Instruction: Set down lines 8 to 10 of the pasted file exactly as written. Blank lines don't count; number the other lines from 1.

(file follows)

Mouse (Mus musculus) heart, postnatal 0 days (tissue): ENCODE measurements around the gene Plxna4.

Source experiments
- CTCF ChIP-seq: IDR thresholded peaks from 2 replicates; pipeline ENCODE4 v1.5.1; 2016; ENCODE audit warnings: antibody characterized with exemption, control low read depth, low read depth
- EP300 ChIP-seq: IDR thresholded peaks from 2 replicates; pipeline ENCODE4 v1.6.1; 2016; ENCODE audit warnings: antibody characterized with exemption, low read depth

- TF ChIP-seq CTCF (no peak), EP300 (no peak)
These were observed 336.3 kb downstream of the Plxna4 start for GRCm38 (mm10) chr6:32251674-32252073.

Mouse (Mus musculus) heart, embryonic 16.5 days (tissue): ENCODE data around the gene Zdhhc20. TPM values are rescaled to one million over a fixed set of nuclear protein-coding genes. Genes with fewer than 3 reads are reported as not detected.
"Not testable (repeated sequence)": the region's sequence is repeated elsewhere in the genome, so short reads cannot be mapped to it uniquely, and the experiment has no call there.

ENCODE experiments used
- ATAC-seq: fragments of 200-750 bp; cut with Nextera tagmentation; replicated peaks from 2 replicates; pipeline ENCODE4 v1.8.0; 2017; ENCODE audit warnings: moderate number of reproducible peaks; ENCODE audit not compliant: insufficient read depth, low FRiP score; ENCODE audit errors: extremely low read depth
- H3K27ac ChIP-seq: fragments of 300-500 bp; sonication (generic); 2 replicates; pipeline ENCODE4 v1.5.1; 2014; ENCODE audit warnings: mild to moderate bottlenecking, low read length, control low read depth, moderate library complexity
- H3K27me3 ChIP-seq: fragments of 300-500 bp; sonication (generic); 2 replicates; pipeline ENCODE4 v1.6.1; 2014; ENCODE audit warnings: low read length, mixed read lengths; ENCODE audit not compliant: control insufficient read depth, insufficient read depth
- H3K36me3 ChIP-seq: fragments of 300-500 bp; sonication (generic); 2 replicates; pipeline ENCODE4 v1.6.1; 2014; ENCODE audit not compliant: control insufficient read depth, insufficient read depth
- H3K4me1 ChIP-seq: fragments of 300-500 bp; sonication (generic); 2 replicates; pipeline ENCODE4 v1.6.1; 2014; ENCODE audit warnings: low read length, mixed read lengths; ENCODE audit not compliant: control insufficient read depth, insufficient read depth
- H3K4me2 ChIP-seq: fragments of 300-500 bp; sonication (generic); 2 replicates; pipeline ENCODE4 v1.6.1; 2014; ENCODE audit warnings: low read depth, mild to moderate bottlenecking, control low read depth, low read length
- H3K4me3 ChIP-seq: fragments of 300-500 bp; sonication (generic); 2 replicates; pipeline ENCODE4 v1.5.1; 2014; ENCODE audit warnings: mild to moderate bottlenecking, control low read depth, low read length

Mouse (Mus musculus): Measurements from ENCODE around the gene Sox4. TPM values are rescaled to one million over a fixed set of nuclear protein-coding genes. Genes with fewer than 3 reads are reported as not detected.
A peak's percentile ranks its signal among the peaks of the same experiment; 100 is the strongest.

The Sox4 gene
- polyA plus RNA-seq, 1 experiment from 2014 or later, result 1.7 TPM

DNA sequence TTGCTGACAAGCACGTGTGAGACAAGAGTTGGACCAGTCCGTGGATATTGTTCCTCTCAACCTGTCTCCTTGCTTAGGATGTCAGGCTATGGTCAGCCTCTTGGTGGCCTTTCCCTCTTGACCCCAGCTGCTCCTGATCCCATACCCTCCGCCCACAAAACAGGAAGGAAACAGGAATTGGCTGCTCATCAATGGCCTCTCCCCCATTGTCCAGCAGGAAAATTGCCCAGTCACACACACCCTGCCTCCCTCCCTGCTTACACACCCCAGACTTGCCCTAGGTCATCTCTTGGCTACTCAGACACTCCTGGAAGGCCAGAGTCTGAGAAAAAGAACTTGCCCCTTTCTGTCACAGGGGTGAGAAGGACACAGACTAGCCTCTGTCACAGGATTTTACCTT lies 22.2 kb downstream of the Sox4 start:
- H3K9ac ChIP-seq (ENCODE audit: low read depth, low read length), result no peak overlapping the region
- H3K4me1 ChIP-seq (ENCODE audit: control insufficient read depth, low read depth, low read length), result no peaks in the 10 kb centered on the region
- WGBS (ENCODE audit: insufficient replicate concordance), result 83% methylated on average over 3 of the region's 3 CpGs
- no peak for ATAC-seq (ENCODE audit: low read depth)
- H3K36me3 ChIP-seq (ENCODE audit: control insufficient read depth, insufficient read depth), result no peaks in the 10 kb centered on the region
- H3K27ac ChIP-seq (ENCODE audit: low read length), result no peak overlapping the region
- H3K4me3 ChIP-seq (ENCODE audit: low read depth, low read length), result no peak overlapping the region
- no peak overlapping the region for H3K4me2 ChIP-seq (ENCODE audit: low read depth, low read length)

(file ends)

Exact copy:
"Not testable (repeated sequence)": the region's sequence is repeated elsewhere in the genome, so short reads cannot be mapped to it uniquely, and the experiment has no call there.

ENCODE experiments used
- ATAC-seq: fragments of 200-750 bp; cut with Nextera tagmentation; replicated peaks from 2 replicates; pipeline ENCODE4 v1.8.0; 2017; ENCODE audit warnings: moderate number of reproducible peaks; ENCODE audit not compliant: insufficient read depth, low FRiP score; ENCODE audit errors: extremely low read depth